It is beyond me why some in Congress want to decrease the amount middle class Americans can contribute to their retirement. Clearly, I believe my friends in town and I are on the right side of this issue.

Denny Freidenrich

Laguna Beach


Park Plaza

Whomever came up with this idea should take a look at it from the standpoint of a visitor to our city. “Embarrassing and cheap looking”, one valued visitor commented to me!

Edward Bobinski

Laguna Beach


Those classified Kennedy files

Like several of my Laguna friends, I was 15 and a sophomore in high school when President Kennedy was murdered in 1963.  Last Thursday’s announcement that most of the classified JFK files were being released reminded me of that terrible day in Dallas when my world -- and the world of my Baby Boomer generation -- was changed forever.

I never will forget shaking hands with the future president in September of 1960 at the San Francisco Airport. When JFK took the oath of office, my entire universe was uplifted. It is hard to put into words just what Camelot and the Kennedy family meant to America. It, and they, represented a true sense of endless possibilities.  

Suffice it to say that, when the president was killed, the entire country fell into a deep depression. Thankfully, it only lasted 10 weeks. That’s because Ed Sullivan introduced us to the Beatles in February of 1964. It was the elixir the nation needed at the time.  In some ways, the Fab Four’s performance that night has stayed with my generation for a lifetime. 

I am glad most of the secret JFK files finally are being released now.  This will help bring closure to the trauma we all experienced on Nov. 22, 1963.

Denny Freidenrich

Laguna Beach


Coast Inn graffiti is an eyesore

Attached you will find two pictures of graffiti (again) on Coast Inn.  I just wanted to show you what I drive by everyday as this building continues to become dilapidated.

We have eyesores all over, what should be, a world-class town. I will just leave it there and let you figure out why people are frustrated.

Keith Kesler

Laguna Beach


Why Park Plaza? Cool Trees and Longer, Better Lives

Why have volunteers from three local non-profits collaborated and contributed countless hours over three years, obtaining unanimous approval from seven city departments to create our new Park Plaza?  For a start - Cool Trees and Longer, Better Lives.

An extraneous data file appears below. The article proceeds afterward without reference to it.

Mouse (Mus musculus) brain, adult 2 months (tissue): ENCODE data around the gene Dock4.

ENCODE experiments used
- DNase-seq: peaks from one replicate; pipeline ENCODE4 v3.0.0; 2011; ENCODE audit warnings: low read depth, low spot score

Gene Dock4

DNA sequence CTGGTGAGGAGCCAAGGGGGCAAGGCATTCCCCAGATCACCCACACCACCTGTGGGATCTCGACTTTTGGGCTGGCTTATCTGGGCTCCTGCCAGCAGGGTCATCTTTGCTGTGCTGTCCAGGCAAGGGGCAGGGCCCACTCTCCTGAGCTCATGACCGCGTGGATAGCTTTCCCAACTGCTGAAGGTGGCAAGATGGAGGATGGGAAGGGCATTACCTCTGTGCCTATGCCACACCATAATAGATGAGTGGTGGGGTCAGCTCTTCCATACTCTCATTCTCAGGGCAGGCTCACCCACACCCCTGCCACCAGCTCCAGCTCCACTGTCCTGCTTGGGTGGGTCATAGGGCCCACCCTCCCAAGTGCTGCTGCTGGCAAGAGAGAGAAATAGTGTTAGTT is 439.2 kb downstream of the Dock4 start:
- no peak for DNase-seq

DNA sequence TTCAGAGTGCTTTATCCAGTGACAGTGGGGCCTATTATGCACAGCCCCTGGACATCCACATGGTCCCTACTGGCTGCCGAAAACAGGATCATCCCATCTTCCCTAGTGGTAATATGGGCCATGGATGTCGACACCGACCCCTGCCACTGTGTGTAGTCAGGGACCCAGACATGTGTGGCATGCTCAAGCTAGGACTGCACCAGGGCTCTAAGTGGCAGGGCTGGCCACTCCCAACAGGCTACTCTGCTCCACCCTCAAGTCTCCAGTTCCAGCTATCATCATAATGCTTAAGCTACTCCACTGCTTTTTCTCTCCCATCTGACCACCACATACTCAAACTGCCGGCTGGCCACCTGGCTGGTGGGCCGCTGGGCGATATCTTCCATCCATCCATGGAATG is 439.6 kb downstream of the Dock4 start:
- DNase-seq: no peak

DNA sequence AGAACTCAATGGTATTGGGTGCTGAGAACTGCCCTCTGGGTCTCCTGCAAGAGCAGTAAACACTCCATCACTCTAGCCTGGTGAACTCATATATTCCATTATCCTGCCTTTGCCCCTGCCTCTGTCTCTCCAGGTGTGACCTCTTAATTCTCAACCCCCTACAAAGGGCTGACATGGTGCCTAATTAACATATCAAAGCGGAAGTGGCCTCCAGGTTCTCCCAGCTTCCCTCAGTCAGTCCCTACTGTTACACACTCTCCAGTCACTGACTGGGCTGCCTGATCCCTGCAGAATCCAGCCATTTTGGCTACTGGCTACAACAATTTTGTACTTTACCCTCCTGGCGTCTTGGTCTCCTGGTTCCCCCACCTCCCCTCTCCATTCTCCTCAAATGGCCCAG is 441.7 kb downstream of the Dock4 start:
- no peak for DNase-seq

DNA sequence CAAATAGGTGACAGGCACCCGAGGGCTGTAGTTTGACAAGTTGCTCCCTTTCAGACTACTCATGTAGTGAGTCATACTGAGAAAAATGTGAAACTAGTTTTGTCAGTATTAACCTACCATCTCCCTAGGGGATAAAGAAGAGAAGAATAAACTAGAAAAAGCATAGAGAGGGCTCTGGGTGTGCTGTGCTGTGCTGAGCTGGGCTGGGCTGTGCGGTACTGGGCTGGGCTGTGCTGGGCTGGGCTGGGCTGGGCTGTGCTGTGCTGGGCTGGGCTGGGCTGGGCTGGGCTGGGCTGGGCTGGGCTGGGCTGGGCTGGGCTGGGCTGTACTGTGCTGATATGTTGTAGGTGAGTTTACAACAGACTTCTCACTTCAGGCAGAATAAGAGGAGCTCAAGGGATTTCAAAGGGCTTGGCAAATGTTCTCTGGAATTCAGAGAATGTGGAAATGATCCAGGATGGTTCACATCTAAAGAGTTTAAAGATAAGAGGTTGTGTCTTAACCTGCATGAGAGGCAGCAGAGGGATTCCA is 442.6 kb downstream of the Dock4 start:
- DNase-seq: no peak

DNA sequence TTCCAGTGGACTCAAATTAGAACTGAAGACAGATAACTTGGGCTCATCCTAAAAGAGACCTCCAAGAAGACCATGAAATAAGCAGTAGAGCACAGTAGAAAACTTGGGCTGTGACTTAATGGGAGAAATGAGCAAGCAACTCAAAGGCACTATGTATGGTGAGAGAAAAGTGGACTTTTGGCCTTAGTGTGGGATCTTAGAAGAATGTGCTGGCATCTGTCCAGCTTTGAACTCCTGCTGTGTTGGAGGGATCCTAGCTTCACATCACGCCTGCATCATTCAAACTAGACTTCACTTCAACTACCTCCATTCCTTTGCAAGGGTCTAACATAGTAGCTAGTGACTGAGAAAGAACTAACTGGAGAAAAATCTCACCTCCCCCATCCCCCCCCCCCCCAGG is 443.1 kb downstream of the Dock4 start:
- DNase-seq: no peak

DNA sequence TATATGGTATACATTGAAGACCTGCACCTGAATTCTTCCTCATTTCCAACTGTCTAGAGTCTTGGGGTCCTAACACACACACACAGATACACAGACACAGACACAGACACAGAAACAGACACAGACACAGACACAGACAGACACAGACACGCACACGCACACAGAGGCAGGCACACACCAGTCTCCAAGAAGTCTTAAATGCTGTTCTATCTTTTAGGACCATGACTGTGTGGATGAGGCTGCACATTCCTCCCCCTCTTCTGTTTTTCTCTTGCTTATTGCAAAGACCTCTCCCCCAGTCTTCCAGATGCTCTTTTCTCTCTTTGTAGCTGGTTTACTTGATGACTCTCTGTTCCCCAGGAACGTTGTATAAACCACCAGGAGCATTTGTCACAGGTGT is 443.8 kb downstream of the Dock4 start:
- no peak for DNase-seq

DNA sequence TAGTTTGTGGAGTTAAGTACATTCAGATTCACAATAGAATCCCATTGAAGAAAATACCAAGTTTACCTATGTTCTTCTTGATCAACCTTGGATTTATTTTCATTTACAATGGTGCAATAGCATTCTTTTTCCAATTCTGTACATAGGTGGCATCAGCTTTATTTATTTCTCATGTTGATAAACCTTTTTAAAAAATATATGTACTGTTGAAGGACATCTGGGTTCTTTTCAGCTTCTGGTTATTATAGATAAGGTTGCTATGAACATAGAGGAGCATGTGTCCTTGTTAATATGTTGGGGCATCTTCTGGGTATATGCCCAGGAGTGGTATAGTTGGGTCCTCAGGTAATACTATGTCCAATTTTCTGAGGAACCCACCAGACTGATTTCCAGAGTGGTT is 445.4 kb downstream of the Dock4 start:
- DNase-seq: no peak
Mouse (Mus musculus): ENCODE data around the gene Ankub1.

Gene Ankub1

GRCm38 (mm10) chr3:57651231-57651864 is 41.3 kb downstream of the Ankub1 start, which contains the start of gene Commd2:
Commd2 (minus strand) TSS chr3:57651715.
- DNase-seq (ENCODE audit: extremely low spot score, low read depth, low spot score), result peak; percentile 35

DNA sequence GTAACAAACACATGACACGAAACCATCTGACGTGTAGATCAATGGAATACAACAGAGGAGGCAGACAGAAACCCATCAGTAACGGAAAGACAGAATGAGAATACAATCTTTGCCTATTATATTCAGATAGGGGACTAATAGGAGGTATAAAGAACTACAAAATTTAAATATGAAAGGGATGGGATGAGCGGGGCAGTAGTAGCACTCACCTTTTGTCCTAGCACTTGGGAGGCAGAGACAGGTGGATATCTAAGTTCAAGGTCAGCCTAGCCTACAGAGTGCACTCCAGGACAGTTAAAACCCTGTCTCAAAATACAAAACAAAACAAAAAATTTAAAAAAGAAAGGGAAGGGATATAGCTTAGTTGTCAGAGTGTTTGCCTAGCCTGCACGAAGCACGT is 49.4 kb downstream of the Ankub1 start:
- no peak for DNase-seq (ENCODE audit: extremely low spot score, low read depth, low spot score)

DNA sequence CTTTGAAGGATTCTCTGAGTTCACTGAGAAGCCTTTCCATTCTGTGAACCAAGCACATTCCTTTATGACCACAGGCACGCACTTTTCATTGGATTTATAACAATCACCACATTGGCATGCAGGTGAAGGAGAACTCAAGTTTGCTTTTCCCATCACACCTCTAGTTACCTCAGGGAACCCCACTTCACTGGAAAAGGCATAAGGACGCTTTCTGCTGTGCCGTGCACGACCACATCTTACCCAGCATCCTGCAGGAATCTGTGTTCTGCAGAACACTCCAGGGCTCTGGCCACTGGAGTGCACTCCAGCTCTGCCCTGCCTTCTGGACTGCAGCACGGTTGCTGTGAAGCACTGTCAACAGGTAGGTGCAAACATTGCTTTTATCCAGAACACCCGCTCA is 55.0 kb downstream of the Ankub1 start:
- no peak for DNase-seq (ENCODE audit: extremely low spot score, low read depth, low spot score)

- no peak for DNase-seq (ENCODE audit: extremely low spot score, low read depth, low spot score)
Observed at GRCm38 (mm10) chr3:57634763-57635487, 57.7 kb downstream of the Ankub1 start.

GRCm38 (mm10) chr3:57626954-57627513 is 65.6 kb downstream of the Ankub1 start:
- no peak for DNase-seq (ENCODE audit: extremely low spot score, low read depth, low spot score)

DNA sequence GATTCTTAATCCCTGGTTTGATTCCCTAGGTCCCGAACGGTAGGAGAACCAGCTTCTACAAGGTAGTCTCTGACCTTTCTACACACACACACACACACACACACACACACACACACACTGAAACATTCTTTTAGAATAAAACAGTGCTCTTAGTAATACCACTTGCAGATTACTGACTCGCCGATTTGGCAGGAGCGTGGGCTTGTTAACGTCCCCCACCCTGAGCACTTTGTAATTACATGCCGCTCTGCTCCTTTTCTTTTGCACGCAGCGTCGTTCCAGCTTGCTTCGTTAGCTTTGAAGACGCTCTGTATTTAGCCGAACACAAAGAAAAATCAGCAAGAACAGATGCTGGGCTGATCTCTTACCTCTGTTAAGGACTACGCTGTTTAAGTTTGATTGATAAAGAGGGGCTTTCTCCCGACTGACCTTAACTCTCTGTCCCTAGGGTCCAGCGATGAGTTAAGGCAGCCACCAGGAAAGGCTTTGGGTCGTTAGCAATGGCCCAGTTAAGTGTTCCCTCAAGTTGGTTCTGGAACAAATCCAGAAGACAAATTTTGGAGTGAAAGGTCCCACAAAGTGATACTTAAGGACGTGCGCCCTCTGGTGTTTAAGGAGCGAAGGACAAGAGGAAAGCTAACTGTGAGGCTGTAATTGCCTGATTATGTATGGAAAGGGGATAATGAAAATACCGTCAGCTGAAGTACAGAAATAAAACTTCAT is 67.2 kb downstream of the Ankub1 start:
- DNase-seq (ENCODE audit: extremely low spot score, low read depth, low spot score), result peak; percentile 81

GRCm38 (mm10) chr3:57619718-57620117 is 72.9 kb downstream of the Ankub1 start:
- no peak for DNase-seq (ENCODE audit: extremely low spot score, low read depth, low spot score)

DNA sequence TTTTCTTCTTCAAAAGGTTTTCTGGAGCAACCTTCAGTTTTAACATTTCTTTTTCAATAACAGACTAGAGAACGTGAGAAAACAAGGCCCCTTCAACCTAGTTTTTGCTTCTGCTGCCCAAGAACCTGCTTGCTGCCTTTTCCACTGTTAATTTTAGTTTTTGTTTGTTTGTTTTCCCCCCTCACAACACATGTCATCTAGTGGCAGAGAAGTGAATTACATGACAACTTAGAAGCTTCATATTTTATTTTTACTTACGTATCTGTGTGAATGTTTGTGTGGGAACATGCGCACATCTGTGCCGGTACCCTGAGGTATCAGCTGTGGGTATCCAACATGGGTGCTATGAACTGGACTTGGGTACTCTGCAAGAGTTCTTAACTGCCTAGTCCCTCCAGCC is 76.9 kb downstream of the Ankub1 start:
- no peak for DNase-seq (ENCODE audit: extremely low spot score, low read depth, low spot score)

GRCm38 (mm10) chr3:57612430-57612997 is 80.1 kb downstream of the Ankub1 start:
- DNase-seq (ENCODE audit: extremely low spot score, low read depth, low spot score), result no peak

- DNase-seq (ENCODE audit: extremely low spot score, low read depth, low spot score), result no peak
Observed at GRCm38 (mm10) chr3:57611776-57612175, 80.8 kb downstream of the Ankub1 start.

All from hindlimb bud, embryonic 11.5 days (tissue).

Park Plaza preserves a rare prize in Laguna - the last accessible group of towering shade trees in the downtown area. When the sun shines, it is measurably cooler and more comfortable in the shade of these statuesque trees.  Not solely because of the shade.  Trees are Nature’s very own evaporative coolers. Biologists call it transpiration cooling. Our heritage trees have root systems extending down as large as the tree itself. These massive, deep roots draw cool water up from the earth; and vaporize it around each and every leaf.  Scientists have found that transpiration allows one large tree to cool six-eight degrees more than just a shade structure without a tree. And Park Plaza’s towering three-story heritage trees transpire a ton. 

Click on photo for a larger image

Photo by Mary Hurlbut

Another view of Park Plaza

Last week, on the hottest days, you could sit in the shade of Park Plaza and be completely comfortable. If you don’t believe it’s cooler in Park Plaza than anywhere else downtown, go experience it for yourself. Join in the dance of chasing shade as the sun crosses over Catalina. It’s amazing!  And, as an added bonus, the whitewater views of Main Beach aren’t too shabby either.

Now, it’s true that many are skeptical or outright opposed to Park Plaza. I understand - change isn’t easy, especially if you’re the one being inconvenienced. My hope is that concerned locals will experience this beautiful chill spot for themselves, before they pass judgment. If folks sit long enough, they just might discover a new appreciation for this small strip of downtown public property, and come to understand and appreciate that this is far too valuable a place to just park eight cars, or as a traffic cut through. Arguably, the highest and best use for this outdoor naturally air-conditioned treasure needs to be for our community.